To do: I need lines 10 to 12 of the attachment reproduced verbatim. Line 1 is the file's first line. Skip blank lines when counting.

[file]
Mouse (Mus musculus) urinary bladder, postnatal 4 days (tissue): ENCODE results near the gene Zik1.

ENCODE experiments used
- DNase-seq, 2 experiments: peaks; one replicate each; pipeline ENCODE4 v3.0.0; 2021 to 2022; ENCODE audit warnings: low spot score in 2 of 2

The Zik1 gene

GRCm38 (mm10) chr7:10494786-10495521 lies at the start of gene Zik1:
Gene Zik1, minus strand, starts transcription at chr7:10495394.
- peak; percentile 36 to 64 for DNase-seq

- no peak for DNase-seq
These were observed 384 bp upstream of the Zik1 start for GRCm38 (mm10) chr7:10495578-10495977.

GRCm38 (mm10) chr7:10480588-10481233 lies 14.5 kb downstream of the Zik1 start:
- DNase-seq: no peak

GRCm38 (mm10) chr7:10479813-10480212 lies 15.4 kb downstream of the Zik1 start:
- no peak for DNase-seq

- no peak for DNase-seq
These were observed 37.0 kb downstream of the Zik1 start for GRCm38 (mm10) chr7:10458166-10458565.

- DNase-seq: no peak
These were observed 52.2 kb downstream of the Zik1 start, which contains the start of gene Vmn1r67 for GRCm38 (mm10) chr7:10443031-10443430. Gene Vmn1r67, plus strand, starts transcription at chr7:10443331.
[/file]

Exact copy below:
GRCm38 (mm10) chr7:10480588-10481233 lies 14.5 kb downstream of the Zik1 start:
- DNase-seq: no peak

GRCm38 (mm10) chr7:10479813-10480212 lies 15.4 kb downstream of the Zik1 start: